Black & White Portraits Have Impact

Today’s Post by Joe Farace

BW.portrait Black and white is a wonderful medium for portraits because a lack of color simplifies the image, placing the focus on the real subject of the photograph—the person. Sometimes the nature of a subject demands the image be photographed in black and white. Arnold Newman’s famous portrait of composer Igor Stravinsky could never have been made in color with the same impact that is has as a monochrome image.

There are also trendy aspects associated with creating images in black and white. MTV, motion pictures and fashion magazines periodically “rediscover” black and white as a way to reproduce photographs that are different from what’s currently being shown. Many professional photographers tell me they’re seeing a higher than normal demand for black and white portraits and individual and family portrait purchases are driven by these same trends.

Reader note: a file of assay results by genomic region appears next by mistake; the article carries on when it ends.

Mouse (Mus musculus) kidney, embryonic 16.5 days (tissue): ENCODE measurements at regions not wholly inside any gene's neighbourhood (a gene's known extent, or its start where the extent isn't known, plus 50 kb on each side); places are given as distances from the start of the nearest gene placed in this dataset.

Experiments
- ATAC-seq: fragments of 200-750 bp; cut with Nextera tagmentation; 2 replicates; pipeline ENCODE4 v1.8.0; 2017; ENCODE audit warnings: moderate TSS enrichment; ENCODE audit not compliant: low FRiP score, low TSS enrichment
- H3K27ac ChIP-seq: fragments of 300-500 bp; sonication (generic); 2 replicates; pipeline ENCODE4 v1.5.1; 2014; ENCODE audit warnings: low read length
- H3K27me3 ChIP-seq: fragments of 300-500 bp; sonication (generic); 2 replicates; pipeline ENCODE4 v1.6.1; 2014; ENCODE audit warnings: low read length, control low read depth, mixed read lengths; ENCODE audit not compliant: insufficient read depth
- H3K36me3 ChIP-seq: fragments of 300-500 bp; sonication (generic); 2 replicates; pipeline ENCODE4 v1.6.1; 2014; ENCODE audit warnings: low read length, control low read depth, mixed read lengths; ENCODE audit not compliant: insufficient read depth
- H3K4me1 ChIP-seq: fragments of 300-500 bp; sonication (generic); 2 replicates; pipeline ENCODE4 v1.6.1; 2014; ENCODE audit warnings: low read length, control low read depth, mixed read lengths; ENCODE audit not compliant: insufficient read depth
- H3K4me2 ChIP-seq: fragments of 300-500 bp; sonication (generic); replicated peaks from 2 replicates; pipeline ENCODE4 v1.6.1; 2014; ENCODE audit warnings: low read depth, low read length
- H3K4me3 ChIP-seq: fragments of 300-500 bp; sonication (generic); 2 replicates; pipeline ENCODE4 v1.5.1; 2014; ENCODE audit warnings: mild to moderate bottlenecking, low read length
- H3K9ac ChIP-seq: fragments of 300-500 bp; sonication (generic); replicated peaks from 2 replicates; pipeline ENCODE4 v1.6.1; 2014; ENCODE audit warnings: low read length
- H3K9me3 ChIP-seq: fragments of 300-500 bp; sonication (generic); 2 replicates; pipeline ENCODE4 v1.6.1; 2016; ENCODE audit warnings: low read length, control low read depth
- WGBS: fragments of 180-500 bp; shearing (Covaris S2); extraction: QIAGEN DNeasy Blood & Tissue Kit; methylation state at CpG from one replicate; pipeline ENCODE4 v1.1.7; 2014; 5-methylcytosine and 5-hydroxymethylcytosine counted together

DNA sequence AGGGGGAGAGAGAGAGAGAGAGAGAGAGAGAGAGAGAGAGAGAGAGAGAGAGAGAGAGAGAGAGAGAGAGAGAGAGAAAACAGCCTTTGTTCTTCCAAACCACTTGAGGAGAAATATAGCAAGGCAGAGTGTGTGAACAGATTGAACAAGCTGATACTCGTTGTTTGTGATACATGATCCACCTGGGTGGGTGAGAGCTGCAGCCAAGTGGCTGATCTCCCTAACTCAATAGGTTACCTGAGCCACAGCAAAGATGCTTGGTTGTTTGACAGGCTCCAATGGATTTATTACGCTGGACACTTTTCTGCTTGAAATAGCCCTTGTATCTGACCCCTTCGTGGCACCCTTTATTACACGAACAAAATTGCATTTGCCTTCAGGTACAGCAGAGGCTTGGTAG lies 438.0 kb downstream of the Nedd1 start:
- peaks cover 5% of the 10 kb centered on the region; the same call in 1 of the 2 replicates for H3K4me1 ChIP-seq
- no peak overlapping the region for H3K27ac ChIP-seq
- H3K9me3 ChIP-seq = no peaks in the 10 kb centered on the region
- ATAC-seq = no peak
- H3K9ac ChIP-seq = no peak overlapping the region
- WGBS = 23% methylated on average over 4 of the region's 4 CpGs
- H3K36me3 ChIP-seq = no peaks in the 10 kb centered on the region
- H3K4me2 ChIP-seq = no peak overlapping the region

In the top image, a model/actress portraying ‘The Unsinkable Molly Brown” was photographed in color even though the image itself is mostly monochromatic, except for touches of red and her skin tones. Capturing in color give you the option of changing your mind and converting it to color, using software such as Silver Efex Pro.

BW1 The second image appeared—in color—as the cover “Joe Farace’s Glamour Photography” but I always saw it as a black and white photograph. When working with such a simply composed image, monochrome cover (1) seems a perfect touch, even though there is little color in the original. And that, my friends, is why “shoot in color then decide later” if monochrome is a strong option for portraiture.


Joe is author of “Joe Farace’s Glamour Photography,” which is available from your friendly neighborhood camera store or Amazon.